I would classify refactoring as waste in the same way that I’d classify verification-style testing as waste: since we don’t work perfectly, we need feedback on the fitness of our work. Not only that, but I refactor to support not having to future-proof my designs, because of the waste of building structures now that we don’t intend to exploit until later. Which waste costs more? I find that open question quite interesting.


Bob Marshall, “Code Refactoring”. In his article, Bob surmises that programmers can’t quite “get it right” in their heads, and highlights refactoring as potentially a self-fulfilling waste: if we assume that we have to live with it, then we will choose to live with it. I leave the parallel with #NoEstimates as an exercise for the reader.

Gemma Cameron, “Is Refactoring Waste?”. I noticed Gemma’s article on Twitter and it led me to read Bob’s. She mentions that she plans to experiment with a TDD microtechnique that I use often: noticing while ‘on red’ that a little refactoring would make it easier to pass the test, and so ignoring (or deleting) the test to get back to ‘green’ in order to refactor safely. I don’t always do this, but I consider it part of the discipline of TDD and teach it in my training courses.

“The Dreyfus Model of Skill Acquisition”. Wikipedia’s introduction to the topic. All models are wrong; some models are useful. I find this one helpful in explaining to people the various microtechniques that I teach, when I follow them and when I don’t.

J. B. Rainsberger, “The Eternal Struggle Between Business and Programmers”. The article in which I make the case for refactoring as a key element in reducing the cost of adding features to a system over time.


If you like to teach test-first/test-driven techniques, then you have probably stumbled over configuration problems in your programming environment. This happens to every presenter at least once. We have a variety of ways to handle the problem, and today I’d like to share another one with you.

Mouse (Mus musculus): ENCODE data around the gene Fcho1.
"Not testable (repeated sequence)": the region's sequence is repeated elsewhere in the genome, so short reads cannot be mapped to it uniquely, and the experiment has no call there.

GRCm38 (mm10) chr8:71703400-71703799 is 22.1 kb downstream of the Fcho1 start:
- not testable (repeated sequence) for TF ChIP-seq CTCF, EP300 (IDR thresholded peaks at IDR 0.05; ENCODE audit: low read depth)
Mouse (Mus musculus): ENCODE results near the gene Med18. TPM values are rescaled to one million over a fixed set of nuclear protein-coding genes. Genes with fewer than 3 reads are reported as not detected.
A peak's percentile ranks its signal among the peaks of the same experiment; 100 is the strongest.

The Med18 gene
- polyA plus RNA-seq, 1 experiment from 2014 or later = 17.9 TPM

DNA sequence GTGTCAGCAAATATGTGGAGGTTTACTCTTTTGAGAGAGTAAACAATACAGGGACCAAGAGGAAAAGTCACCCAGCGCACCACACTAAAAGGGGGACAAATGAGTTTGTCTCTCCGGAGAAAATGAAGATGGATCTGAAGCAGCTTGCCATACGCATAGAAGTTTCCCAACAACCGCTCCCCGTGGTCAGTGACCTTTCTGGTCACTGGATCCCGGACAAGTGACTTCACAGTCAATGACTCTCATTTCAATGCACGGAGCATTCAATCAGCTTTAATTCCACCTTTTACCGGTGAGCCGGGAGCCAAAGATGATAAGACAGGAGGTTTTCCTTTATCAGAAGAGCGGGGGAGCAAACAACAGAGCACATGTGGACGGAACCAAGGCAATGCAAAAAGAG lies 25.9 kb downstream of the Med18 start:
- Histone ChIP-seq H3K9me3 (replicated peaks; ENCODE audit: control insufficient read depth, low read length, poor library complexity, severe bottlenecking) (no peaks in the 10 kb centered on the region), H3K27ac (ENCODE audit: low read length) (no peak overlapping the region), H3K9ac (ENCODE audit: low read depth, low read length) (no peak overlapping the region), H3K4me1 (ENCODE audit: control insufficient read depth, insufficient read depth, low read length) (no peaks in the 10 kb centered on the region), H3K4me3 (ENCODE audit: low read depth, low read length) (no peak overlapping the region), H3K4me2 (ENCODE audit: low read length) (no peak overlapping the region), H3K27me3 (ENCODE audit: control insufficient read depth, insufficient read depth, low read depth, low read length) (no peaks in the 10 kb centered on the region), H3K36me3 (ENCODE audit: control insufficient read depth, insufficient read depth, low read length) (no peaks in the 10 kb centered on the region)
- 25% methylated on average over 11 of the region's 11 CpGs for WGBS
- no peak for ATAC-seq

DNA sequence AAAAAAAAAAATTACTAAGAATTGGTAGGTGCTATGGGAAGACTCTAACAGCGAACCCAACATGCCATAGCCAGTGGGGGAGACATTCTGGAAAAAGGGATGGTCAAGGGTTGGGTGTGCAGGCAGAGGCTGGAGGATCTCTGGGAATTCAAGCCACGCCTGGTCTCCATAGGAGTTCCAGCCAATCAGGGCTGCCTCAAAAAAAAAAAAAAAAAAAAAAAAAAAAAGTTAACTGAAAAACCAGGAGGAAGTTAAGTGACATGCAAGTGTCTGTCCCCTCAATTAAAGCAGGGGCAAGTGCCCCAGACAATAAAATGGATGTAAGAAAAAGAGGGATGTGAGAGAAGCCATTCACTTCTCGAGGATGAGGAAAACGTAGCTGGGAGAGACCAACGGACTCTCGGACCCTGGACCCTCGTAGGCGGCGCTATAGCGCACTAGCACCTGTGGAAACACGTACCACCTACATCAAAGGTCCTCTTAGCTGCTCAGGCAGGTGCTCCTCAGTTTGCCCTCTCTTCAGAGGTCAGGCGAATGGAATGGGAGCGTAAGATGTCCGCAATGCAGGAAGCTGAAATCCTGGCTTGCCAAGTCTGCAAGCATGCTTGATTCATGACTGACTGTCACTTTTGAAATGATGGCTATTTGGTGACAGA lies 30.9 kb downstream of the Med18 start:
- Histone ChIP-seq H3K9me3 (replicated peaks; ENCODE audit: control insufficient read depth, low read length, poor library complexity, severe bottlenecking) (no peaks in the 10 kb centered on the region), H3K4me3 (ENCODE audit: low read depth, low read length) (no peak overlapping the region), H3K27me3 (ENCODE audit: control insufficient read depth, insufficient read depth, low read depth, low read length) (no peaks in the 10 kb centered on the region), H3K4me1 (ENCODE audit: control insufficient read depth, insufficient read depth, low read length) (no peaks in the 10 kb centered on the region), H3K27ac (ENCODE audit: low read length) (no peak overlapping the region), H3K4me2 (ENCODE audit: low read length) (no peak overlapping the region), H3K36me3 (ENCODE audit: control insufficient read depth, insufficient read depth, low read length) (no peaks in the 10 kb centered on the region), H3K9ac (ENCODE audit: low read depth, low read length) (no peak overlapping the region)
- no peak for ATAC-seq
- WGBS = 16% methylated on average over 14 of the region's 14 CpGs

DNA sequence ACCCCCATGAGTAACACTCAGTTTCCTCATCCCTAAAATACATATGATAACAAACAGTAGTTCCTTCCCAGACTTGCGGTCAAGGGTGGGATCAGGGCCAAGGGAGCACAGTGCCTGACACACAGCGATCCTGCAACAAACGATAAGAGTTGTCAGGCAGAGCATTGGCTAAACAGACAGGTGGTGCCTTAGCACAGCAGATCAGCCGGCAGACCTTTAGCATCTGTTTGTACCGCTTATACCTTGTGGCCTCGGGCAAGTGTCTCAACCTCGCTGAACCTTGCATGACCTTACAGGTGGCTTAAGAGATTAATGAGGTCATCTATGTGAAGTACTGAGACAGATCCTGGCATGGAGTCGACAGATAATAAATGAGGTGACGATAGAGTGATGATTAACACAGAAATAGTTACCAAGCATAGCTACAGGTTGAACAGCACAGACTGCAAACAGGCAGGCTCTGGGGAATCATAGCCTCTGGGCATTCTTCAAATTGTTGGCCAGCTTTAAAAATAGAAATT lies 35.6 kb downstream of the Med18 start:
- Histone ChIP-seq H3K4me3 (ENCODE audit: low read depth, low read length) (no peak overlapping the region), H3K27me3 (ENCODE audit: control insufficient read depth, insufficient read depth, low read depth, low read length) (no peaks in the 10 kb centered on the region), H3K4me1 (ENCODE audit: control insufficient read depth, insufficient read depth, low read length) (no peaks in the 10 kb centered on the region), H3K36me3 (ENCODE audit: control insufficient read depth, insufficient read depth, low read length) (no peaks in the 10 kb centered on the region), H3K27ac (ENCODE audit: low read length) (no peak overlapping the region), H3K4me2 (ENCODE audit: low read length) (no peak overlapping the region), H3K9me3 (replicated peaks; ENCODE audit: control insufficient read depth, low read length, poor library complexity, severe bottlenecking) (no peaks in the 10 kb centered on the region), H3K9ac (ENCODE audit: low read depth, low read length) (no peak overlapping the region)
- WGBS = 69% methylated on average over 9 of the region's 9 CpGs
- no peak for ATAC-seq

Google Spreadsheet can run Javascript, which means that we now have a ready-to-go approximation of Fit. It took me only a few minutes to figure out how to write a Javascript function that operates on the value in a spreadsheet cell. After that, I recorded ten minutes of video demonstrating the environment.

Using Google Spreadsheet as a simple TDD/BDD environment from J. B. Rainsberger on Vimeo.

Yes, I wrote the code test-first, but not test-driven. Please hold your cards and letters. I wanted to demonstrate a testing environment and not TDD. Even so, with ATDD or BDD, we programmers often receive a batch of customer tests and make them pass one by one, and sometimes we don’t need additional programmer tests to have confidence that we’ve built things well. Looking at the final design for this solution, I don’t think that a strict test-driven approach would have improved anything. If you disagree, then please share your approach with us!


So maybe not an epic, age-old battle, but a battle nonetheless. The battle over the correct ordering of the Four Elements of Simple Design. A battle that I’ve always known I’d won, but until recently, could never justify to others. I can finally declare victory and bestow upon you the One True Sequence.

Calm down; I’m joking.

Seriously: it has always bothered me (a little) that I say it this way and Corey Haines says it that way, and somehow we both have it “right”. I never quite understood how that could happen… until now.

Read on →

I have improved the code samples to make them closer to valid, working Python.—jbrains

At some point, you know I had to write this article. Let me state something clearly from the beginning.

In spite of the title, I use mocks freely and happily.

I do not intend with this article to join those who either shun mocks or appear to shun mocks only to praise them. I plan to share a simple example of using mocks as a stepping stone towards a potentially more suitable design, but you must not interpret this as a message against mock objects.

There. I feel better now. I trust you to carry my message the way I intended it. Do not betray that trust.

Read on →